Why Computational Thinking

What Skills Will Our Kids Need?

Like all moms, I want what's best for my children and I want to prepare them for their futures. Back when our society advanced at a slower rate, kids only needed to learn the "Three Rs" to build a solid foundation in their lives.

Seeing how rapidly things advance now, I wonder if my kids will learn to drive (or if autonomous vehicles will be ubiquitous) and what kinds of jobs will be available when I see the easy ones getting automated already (like the McDonald's checkout line). And why did my teachers tell me I couldn't use a calculator on the test because in the real world I won't be walking around with a calculator - when most of us can't go 10 minutes without our phones which is a more powerful calculator than we ever used in school. In the age of Google, why are we still memorizing facts that a quick search will provide the answer to?

"In today’s world, those who can produce digital technologies will do better than those who can only consume them. Those who can innovate and problem solve will create the democracies of tomorrow, ready to take on the challenges of a multicultural, multiethnic, multireligious, complex global world."

Marina Umaschi Bers, Researcher and Author of Coding as a Playground


What is Computational Thinking

We still read, practice writing, and work on Math on a daily basis. But the skill kids really need to develop (that is lacking in schools) is how to create solutions to problems that don't even exist yet. That's where Computational Thinking comes in. Many people describe computational thinking as simple problem solving; but it's a bit more than that. It includes specific strategies for solving problems through decomposition, abstraction, algorithms, and pattern recognition. Computational Thinking involves creating solutions that are powerful and yet simplified enough to be carried out by a computer. Simply put, it's thinking like a computer scientist.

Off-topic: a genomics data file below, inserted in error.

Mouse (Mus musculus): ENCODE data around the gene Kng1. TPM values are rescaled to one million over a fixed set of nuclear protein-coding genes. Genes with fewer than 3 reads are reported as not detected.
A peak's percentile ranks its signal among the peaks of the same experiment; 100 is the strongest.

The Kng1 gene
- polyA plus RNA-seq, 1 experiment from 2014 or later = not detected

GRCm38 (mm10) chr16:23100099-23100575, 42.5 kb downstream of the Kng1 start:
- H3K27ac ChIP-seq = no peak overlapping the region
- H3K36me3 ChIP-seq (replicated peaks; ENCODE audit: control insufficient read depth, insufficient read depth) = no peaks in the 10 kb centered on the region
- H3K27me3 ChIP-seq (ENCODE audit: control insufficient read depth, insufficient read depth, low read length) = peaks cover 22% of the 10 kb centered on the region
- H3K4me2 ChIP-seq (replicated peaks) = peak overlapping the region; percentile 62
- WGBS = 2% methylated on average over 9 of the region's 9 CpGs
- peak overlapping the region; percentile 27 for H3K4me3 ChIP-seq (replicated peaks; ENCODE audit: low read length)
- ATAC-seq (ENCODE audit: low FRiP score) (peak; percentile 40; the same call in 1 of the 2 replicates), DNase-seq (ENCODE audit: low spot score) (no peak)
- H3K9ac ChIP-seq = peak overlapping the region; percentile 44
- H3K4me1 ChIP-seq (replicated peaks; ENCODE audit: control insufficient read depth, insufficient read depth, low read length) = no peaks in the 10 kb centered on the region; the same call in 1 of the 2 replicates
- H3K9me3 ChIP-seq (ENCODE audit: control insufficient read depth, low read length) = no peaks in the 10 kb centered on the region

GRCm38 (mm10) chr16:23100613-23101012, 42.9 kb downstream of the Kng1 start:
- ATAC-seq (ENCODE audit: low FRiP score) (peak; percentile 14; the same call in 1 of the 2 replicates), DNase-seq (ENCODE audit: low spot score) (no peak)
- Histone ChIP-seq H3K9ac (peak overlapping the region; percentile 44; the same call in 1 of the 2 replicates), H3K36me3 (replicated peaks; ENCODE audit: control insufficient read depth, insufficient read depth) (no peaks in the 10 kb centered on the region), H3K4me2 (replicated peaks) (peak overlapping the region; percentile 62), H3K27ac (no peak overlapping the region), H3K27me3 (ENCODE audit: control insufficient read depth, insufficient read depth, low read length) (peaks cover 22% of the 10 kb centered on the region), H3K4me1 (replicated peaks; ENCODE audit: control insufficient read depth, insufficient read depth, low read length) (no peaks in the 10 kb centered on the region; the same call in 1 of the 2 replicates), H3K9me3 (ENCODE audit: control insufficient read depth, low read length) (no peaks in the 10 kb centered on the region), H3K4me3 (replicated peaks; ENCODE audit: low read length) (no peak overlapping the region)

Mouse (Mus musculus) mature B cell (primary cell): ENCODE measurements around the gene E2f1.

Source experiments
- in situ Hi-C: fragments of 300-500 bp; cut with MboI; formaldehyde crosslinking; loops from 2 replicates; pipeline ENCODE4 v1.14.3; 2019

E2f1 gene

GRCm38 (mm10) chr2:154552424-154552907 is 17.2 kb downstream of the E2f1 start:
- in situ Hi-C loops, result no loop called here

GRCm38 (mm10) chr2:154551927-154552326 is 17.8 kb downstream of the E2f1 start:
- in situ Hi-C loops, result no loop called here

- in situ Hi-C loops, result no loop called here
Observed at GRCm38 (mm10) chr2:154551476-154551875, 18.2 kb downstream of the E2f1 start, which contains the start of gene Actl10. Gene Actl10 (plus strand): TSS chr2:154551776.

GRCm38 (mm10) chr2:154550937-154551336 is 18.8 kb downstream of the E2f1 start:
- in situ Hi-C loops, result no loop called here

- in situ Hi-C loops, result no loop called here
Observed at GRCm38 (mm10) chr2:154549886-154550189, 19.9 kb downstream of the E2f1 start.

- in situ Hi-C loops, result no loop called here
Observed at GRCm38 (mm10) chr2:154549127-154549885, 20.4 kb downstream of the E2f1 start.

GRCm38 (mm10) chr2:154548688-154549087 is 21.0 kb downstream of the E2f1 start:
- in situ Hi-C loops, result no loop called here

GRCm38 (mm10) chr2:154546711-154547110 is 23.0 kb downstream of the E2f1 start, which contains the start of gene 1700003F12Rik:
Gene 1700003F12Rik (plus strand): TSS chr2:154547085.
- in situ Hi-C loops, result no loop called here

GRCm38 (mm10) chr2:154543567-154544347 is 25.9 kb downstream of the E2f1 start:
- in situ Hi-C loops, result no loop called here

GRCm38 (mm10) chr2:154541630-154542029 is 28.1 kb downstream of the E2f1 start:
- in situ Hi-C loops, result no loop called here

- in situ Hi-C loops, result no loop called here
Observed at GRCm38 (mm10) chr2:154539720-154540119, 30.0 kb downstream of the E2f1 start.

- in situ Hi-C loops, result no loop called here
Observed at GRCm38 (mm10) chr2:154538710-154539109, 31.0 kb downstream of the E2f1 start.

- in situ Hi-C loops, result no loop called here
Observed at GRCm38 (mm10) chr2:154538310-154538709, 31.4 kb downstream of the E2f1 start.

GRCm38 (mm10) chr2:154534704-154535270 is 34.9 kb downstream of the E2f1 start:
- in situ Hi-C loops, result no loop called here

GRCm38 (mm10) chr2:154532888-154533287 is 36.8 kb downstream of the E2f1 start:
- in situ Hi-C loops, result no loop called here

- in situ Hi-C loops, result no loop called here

For example, Mark Zuckerberg wanted a better way to connect with friends and other peers in college. As a computer scientist he decomposed the problem (broke it down), abstracted out the important details (simplifying necessary operations), recognized patterns (to generalize his solution), and created an algorithm as his solution (Facebook).

This type of thinking isn't just for programmers. Anyone who needs to creatively develop systematic solutions needs computational thinking. All of the good jobs in the future will require this. Plus, because computational thinking can't be taught in a vacuum, through our activities, our kids are also developing creativity, problem solving skills, engineering aptitude, and more.

Concepts for Little Problem Solvers

Because our kids are so young, we really just focus on the ABCs of computational thinking. These include:

  • Algorithms
  • Decomposition
  • Pattern Matching
  • Debugging
  • Sequencing
  • Loops (simple)

Our activities are fun, quick to put together, and provide meaningful learning opportunities. However, at times progress can be slow. We have to remind ourselves that it takes a lot of repetition before toddlers start to internalize the concepts. But when our son, O, showed improvement in recognizing patterns and creating longer algorithms we were reaffirmed in our mission to help our kids become Little Problem Solvers.